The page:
Despite gloomy predictions for how Brexit will impact house prices, the UK property market has shown resilience since the vote to leave the EU in 2016. And the housing sector is certainly expected to cope much better with Brexit than the financial crash of 2008.

It’s not all doom and gloom

With the Brexit date of 29 March drawing closer, buyers in the property market have been subdued. However, Aston Mead Land & Planning, one of the leading land brokers in the Home Counties, believe pent-up demand will feed back into the property market next year.

Richard Watkins, director of Aston Mead Land & Planning, commented: “Despite the risks involved in the current challenging market conditions, we expect that come April 2019, those hoping to trade up will find that the gap in sale values and onward purchase prices will be the narrowest it has been for half a decade.”

Once Brexit negotiations are finalised and the UK has officially left the EU, activity in the housing sector could pick back up. Nationwide’s chief economist Robert Gardner stated: “If the uncertainty lifts in the months ahead and employment continues to rise, there is scope for activity to pick-up through next year. The squeeze on household incomes is already moderating and policymakers have signalled that, if the economy performs as they expect, interest rates are only expected to rise at a modest pace and to a limited extent in the years ahead.”

Others feel prices and transactions won’t necessarily increase but will remain steady.

James Greenwood, regional director of Stacks Property Search, stated: “More supply will be matched by more demand and I don’t expect us to see any dramatic rise or fall in prices across the board.”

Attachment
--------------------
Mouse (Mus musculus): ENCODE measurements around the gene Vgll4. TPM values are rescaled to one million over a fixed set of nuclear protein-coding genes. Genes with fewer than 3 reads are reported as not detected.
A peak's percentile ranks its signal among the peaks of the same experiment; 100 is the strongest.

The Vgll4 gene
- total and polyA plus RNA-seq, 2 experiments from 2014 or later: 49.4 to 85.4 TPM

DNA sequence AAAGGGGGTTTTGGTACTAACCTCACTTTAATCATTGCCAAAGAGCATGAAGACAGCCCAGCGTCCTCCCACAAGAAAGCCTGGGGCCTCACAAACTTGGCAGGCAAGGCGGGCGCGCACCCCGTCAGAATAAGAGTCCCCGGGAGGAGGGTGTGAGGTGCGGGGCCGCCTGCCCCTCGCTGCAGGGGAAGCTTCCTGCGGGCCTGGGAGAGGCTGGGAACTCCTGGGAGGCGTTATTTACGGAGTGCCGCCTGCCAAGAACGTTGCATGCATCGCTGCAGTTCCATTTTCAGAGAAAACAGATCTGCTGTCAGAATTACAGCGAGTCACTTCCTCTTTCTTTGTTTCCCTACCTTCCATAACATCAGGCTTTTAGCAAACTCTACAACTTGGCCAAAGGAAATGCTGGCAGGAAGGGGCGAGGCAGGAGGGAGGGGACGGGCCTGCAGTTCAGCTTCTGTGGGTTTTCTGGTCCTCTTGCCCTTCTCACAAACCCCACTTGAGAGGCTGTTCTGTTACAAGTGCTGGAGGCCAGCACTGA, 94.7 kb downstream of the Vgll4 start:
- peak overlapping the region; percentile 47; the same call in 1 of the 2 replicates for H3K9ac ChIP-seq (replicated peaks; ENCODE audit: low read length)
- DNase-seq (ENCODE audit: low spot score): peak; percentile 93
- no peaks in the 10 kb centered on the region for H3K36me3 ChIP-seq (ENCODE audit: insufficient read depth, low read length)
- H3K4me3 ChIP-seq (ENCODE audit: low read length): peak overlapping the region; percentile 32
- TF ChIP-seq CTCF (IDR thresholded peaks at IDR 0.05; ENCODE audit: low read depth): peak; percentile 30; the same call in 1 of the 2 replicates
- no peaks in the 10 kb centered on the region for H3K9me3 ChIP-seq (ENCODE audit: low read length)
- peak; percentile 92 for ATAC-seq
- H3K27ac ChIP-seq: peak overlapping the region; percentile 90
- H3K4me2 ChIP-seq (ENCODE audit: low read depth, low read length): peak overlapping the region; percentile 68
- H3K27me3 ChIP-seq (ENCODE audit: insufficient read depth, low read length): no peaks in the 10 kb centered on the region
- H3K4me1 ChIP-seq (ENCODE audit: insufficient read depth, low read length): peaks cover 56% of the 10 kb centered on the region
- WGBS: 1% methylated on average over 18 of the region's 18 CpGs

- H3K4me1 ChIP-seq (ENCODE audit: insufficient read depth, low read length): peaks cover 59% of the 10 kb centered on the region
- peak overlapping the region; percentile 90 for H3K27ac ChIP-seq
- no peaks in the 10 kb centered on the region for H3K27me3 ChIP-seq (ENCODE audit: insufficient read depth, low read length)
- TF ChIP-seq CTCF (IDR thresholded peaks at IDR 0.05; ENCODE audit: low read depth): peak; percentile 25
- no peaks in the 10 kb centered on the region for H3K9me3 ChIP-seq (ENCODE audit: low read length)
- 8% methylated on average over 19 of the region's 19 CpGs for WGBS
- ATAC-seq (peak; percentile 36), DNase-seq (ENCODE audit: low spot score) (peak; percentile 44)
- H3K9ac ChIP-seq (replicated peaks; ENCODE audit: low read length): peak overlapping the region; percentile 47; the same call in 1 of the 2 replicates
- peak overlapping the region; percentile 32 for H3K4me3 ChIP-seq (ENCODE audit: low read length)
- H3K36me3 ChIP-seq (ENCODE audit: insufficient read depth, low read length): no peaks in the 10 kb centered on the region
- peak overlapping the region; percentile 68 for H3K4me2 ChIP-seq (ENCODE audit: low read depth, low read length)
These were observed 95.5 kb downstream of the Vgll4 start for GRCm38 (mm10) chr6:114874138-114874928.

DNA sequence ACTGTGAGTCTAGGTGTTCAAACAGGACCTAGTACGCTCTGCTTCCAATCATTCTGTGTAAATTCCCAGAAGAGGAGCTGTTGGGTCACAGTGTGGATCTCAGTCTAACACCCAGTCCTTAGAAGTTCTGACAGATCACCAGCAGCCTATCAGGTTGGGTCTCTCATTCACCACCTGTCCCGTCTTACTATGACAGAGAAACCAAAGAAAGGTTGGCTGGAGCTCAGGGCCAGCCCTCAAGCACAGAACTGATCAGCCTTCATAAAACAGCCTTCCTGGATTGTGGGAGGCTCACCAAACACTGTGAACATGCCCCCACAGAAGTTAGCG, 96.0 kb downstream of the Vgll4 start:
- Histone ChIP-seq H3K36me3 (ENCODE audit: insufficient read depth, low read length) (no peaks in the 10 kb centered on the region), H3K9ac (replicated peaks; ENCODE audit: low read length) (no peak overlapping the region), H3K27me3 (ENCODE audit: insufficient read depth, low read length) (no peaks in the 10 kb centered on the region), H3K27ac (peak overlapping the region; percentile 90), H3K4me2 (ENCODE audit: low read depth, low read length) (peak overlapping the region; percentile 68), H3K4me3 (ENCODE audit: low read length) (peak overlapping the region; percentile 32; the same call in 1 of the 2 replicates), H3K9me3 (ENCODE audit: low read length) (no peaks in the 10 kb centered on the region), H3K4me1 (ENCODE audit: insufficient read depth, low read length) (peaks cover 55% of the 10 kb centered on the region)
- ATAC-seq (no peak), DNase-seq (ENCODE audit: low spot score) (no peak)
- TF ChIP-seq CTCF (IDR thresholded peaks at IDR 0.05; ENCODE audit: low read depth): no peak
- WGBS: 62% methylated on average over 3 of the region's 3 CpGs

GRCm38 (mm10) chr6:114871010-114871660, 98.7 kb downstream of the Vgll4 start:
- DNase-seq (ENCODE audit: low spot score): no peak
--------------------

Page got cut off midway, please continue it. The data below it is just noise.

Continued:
Regional markets are expected to be the most resilient

Regional markets are predicted to continue to fend off economic uncertainty and boast the most growth in the UK housing sector. In a recent article based on Hometrack’s UK Cities House Price Index, Zoopla named the best cities to buy property. Leicester, Edinburgh, Manchester, and Birmingham were inside the top four, with Liverpool, Sheffield, and Leeds making it into the top 10.

The north of England has led the way with property price rises in the UK of late, including Manchester boasting the highest price growth in the UK for five of the last six years. A report by Savills has also forecasted values in the north-west to increase by 21.6% over the next five years, and many have predicted the north will show resiliency leading up to and after Brexit.

London and the south-east of England are expected to feel the brunt of Brexit in 2019. Property Wirerecently analysed the latest Reuters poll saying,

“Property values in the capital, long a haven for foreign investors, more than tripled in the last 20 years, but demand and turnover have crumbled since the June 2016 vote to leave the European Union and property taxes were raised.”

Technology will continue to transform the property market

Embracing technology is the way forward for the property market, and it seems a variety of fields in the housing sector are catching on. Chances are 2019 will see a rise in the adoption of proptech, which will continue to transform the market.

In Zoopla’s “State of the Property Nation 2018” report, estate agents said they were most likely to increase their use of technology in order to combat the current economic climate and pressure to lower fees. Additionally, planners and conveyancers are being pushed to adapt technology to improve the building and homebuying process.

Many experts have stated the UK property market needs to be disrupted, and a positive way to do that is by taking risks, including adapting to the digital age and seeking out innovation to improve efficiency and boost the housing market.

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